Brazil: more violent than nations in war
Anti-gun politics aimed at citizens make the Brazilian society prey to criminals and high violent crimes
Commentary by Julio Severo
In my article “Rio de Janeiro and the Old West”, I said that the obsessive Socialist anti-gun laws in Brazil were destroying innocent Brazilian citizens.
In the Old West, there was equality. Outlaws were armed. But all of citizens also were armed. They were armed criminals against armed citizens.
In Brazil, inequality is total. For the outlaws’ huge happiness, only they are armed. They are strongly armed criminals against a strongly unarmed population, where a murderer feels like a fox free in the hen house. That hen house might be called Brazil.
While murderers in Brazil torture and kill innocent people, a victim that is able to repay ten percent to the criminal is condemned as a human rights offender. So Brazil has become a hell.
Hey, you do not need to accept my word. The secular press has already acknowledged that Brazil is very, very violent — and the reason is very, very clear. See a recent secular article:
Number of Brazilian murders higher than global war zones
By Jim Kouri, Public Safety Examiner
Brazil’s murder rate is more than four times higher than that of the U.S. and rates for other crimes are similarly high, according to a think-tank study released this week.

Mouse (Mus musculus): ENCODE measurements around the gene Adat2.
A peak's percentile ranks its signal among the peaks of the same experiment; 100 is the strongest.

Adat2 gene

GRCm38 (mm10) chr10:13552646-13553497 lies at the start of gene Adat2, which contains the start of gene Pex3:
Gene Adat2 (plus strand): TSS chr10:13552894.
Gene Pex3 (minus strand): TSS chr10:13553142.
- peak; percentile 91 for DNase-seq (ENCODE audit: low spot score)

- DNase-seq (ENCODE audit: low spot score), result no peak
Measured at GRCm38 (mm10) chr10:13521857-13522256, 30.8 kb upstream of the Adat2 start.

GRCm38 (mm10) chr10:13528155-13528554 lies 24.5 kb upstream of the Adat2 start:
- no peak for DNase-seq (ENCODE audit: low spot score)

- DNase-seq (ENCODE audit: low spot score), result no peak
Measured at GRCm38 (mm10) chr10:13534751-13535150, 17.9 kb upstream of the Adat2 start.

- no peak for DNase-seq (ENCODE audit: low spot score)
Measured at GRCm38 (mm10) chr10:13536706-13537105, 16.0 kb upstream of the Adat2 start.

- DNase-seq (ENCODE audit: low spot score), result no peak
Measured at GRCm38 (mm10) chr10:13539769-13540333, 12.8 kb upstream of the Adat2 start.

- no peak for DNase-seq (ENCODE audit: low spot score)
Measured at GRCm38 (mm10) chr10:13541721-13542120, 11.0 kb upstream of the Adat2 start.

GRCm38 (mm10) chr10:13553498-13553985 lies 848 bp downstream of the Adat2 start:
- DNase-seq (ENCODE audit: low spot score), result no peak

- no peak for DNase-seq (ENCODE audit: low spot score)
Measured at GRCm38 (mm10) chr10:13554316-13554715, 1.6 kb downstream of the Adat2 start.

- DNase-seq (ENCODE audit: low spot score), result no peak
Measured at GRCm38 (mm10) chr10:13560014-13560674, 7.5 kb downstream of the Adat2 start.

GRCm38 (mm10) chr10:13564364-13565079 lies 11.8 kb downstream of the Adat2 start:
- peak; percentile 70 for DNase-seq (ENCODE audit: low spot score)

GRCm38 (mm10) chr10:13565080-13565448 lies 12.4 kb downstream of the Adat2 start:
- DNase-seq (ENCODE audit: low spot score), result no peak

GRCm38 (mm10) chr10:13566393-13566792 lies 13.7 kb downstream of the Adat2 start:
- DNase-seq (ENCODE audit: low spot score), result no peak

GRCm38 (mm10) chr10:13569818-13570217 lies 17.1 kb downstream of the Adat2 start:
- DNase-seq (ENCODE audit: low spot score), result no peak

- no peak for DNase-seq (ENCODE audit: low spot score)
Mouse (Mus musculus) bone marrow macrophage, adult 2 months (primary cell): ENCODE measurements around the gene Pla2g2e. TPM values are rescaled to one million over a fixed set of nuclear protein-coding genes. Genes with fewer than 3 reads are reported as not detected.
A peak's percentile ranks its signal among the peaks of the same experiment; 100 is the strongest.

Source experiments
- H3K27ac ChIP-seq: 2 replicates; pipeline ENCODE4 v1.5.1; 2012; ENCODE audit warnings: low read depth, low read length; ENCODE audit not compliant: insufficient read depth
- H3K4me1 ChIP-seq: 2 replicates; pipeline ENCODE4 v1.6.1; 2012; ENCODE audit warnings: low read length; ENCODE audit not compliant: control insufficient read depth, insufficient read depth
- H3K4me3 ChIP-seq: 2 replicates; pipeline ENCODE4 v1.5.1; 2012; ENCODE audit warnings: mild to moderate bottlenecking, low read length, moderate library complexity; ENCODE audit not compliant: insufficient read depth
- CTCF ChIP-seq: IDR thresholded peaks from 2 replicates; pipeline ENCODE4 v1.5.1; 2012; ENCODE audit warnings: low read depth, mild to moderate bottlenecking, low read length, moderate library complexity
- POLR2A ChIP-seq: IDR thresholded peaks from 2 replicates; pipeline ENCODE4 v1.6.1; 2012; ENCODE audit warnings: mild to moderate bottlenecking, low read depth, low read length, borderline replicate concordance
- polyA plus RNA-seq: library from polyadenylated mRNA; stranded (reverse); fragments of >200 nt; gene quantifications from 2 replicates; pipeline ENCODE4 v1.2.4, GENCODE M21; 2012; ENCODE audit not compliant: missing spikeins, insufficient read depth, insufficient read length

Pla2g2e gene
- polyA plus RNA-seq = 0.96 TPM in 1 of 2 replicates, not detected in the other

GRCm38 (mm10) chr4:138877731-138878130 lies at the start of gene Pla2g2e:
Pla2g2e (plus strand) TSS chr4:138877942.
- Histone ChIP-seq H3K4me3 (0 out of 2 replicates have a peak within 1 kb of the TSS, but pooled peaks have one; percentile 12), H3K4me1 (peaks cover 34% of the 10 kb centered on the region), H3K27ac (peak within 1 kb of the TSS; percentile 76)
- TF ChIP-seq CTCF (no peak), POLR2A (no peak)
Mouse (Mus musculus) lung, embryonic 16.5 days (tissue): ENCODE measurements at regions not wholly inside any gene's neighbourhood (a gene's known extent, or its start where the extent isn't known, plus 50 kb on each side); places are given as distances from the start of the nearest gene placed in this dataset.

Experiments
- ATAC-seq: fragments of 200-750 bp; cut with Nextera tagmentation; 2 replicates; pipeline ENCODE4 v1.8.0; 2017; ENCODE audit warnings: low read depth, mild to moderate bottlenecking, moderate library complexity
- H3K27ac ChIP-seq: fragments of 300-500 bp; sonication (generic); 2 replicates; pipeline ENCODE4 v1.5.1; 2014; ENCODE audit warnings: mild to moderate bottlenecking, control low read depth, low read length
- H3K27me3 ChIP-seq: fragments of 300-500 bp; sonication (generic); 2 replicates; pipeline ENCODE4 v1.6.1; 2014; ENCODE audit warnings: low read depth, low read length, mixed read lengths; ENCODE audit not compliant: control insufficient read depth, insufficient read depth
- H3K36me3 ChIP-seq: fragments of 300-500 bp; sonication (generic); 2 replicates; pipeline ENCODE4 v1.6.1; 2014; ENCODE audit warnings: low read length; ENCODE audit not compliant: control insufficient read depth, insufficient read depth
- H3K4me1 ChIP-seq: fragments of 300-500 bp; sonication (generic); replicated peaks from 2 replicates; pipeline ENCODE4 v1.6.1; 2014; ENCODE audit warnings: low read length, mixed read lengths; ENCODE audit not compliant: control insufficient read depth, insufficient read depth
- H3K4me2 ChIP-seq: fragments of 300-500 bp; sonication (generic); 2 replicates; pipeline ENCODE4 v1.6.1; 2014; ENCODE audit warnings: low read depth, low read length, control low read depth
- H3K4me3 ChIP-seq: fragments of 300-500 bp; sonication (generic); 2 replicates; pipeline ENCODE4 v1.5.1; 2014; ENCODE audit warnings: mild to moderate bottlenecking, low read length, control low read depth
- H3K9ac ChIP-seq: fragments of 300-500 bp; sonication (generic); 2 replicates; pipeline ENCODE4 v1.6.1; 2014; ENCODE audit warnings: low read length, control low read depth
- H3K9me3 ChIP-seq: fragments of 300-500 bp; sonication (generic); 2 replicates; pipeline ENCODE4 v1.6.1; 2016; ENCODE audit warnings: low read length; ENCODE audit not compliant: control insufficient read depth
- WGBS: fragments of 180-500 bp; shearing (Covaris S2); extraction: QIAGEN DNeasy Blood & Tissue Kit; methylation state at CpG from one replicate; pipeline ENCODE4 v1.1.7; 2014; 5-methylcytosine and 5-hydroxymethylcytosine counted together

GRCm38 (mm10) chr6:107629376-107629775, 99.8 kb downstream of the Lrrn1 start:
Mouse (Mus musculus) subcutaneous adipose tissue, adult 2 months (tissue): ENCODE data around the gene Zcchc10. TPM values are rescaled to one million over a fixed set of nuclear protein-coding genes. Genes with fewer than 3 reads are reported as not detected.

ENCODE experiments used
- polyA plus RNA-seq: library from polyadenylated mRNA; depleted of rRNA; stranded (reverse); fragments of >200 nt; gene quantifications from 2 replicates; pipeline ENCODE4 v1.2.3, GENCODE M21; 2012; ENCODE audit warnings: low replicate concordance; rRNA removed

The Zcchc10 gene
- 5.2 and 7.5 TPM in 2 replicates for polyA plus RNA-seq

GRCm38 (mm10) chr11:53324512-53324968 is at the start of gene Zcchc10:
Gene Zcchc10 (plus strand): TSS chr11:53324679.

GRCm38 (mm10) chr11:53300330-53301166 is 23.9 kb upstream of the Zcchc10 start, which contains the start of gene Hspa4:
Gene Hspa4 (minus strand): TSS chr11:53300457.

While U.S. government officials and members of the news media often remind Americans about the Mexican murder and crime rates, a study by the Latin American think-tank -- the Sangari Institute -- claims that well over one million people have been murdered in Brazil in the last 30 years.
According to the Institute's study released this week, Brazilians experienced more murders in their country than people living in nations that are in the midst of wars and violent revolutions.
Sangari analysts claim that the number of murders in Brazil increased 259 percent in the three decades, jumping from 13,910 in 1980 to 49,932 in 2010. What's shocking to many is the fact that Brazil has no territorial disputes, emancipation movements, or civil, religious, racial, or ethnic wars.
The murder rate rose 124 percent within the 30-year period, from 11.7 to 26.2 murders per 100,000 inhabitants.
The study reveals that between 2004 and 2007, 192,804 people died of homicide in Brazil, exceeding the 169,574 people killed in the twelve largest armed conflicts in the world during the same period.
The South American nation witnessed more frequent murders in small towns and rural areas since the mid-1990s, the report said. At the same time, during the past seven years the murder rate in Brazil's metropolitan areas registered a continuous decrease, while the rate in rural areas increased consistently as police repression in large metro areas drove criminals to other regions, according to the study's analysts.
"We must deploy public policies to deal with the increase in violence in rural areas, especially the border regions," the study said.
Related article: Rio de Janeiro and the Old West